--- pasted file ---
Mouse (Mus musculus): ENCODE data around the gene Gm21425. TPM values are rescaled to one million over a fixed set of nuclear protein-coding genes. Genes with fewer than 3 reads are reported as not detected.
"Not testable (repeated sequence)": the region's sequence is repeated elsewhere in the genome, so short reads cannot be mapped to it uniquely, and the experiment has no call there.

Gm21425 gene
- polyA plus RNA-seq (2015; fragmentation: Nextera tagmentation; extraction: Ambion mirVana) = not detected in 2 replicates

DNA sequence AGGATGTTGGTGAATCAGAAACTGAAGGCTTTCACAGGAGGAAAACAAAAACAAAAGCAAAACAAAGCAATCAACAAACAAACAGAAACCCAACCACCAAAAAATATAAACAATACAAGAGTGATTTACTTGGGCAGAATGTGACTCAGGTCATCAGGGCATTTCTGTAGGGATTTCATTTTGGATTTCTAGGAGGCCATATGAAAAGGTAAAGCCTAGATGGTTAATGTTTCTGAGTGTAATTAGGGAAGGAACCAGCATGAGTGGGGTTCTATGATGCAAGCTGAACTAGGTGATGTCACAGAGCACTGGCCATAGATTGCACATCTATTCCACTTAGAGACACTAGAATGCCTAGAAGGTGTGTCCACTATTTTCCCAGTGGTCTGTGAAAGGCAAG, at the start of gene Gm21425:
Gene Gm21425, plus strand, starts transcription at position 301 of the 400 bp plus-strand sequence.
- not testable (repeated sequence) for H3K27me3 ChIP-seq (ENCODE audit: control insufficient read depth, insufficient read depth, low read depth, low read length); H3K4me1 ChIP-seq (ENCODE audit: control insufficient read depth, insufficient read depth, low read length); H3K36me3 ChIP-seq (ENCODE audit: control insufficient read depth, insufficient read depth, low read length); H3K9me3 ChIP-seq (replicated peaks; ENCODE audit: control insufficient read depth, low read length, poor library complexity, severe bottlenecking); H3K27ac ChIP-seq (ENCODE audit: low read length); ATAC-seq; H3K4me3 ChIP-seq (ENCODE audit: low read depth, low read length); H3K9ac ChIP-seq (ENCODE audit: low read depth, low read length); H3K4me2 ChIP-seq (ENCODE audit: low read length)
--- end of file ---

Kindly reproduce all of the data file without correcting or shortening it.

Mouse (Mus musculus): ENCODE data around the gene Gm21425. TPM values are rescaled to one million over a fixed set of nuclear protein-coding genes. Genes with fewer than 3 reads are reported as not detected.
"Not testable (repeated sequence)": the region's sequence is repeated elsewhere in the genome, so short reads cannot be mapped to it uniquely, and the experiment has no call there.

Gm21425 gene
- polyA plus RNA-seq (2015; fragmentation: Nextera tagmentation; extraction: Ambion mirVana) = not detected in 2 replicates

DNA sequence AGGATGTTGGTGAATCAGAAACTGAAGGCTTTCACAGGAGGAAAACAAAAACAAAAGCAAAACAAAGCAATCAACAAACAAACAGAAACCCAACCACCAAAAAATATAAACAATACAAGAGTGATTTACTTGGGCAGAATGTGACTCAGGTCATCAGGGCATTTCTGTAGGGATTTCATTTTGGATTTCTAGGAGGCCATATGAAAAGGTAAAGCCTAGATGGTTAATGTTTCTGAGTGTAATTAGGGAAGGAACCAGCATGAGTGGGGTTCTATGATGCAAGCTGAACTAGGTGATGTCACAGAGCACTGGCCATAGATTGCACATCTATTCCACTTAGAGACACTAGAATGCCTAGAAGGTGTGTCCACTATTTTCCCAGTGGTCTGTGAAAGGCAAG, at the start of gene Gm21425:
Gene Gm21425, plus strand, starts transcription at position 301 of the 400 bp plus-strand sequence.
- not testable (repeated sequence) for H3K27me3 ChIP-seq (ENCODE audit: control insufficient read depth, insufficient read depth, low read depth, low read length); H3K4me1 ChIP-seq (ENCODE audit: control insufficient read depth, insufficient read depth, low read length); H3K36me3 ChIP-seq (ENCODE audit: control insufficient read depth, insufficient read depth, low read length); H3K9me3 ChIP-seq (replicated peaks; ENCODE audit: control insufficient read depth, low read length, poor library complexity, severe bottlenecking); H3K27ac ChIP-seq (ENCODE audit: low read length); ATAC-seq; H3K4me3 ChIP-seq (ENCODE audit: low read depth, low read length); H3K9ac ChIP-seq (ENCODE audit: low read depth, low read length); H3K4me2 ChIP-seq (ENCODE audit: low read length)